Many people feel that tools like Cucumber are a waste of time. But are they? Let’s talk about that.
I’m tired of hearing how “Cucumber is misunderstood.” If that’s the case then it’s terribly ironic that a tool that is supposedly all about revealing intent did such a bad job of doing this for itself such that it’s become completely “misunderstood.”
If you plan on using a BDD tool (like Cucumber, SpecFlow, Behat, etc) you are going to want to have some guidelines for how and to what extent you allow parameterized and conditionalized phrases. This is an area that I’ve found can become a rat’s nest of bad habits unless you establish early on how much and to what extent to use these features.
Lately I’ve been writing a lot of specifications and by that I mean test specifications. And by that I mean the specifications you tend to write in tools like Cucumber, SpecFlow, Lettuce and so on. What’s been interesting is deciding at what level of intent to write at.
This is the fifth post in my series of using a tool that supports writing executable specifications. If this is the first post in the series you’re reading, then you are also reading the last post in the series. Which means this post will be almost totally meaningless to you. To catch up you can read parts one, two, three, and four. (Whether those make this post less meaningless is then up to you!)
This post is the fourth in my series regarding approaching testing when you are using an executable specification type tool. The first, second and third posts are pretty much necessary reading for this one to make any sense to you at all.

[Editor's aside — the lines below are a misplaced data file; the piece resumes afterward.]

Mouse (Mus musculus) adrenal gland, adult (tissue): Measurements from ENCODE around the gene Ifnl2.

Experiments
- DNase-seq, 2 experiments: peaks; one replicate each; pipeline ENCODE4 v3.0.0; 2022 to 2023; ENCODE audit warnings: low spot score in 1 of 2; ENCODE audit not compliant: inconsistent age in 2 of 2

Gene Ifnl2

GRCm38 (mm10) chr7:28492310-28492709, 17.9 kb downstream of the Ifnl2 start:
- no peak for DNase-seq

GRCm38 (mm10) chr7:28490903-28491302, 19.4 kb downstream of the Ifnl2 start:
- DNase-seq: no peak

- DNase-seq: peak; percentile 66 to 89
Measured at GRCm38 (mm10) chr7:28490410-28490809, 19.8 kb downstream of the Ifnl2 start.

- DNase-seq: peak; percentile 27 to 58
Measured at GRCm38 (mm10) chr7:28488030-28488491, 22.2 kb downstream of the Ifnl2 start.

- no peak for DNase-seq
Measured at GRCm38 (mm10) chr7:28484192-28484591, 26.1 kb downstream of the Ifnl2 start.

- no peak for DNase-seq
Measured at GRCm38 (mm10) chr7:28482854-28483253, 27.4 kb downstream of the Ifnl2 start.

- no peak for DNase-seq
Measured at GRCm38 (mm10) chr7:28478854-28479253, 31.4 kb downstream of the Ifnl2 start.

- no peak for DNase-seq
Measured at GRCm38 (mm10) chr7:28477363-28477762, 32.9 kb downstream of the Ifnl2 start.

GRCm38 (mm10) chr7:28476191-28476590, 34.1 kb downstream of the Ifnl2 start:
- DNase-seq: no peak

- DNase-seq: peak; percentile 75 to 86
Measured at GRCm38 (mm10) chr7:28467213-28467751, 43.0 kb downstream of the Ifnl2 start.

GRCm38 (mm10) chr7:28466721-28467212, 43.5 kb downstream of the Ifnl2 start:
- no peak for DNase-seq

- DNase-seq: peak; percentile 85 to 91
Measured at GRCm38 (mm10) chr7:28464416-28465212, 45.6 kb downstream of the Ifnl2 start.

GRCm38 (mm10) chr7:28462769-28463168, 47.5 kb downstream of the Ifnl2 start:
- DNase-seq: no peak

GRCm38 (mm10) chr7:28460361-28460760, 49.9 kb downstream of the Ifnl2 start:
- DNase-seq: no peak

This post is the third in my series regarding approaching testing when you are using an executable specification type tool. This one will following on directly from the activities done in the first two posts. (I recommend reading part one and part two if you want to follow along, since these really are interconnected threads.)
This post is the second in my series regarding approaching testing when you are using an executable specification type tool. Assuming you want to follow along, the first post is fairly critical to understanding how the project is currently set up.
I’ve been doing some presentations and training sessions on using tools like Cucumber. What’s interesting about these is that in many cases people have tried to play around with the tool but have conceptual difficulties with figuring out how to get started in terms of making decisions continuing to using the tool.
As a tester, when introducing yourself to this area of practice, you might read that You’re Cuking It Wrong or that You’re Cuking It Right. It still may not be clear which you are doing. You might read about being imperative versus declarative and wonder which is for you. (Can’t I do both?) You might even come to the conclusion that Cucumber sucks.
In a prior post, I talked about using Capybara and Selenium as just a few among many tools. In a related post on using RSpec and Capybara, I brought up the possibility that “the natural language parts are, in fact, the executable code.” This was in reference to the idea of code logic expressed as natural language in RSpec but that still required actual code that sounded almost like the natural language statements. Wouldn’t it be nice if you didn’t have to write it twice? You just write it one way and then it executes? The argument then might be to just write the code, and assume the intent of the test can be explained via comments or something else. But many people really wanted to keep the focus on natural language tests.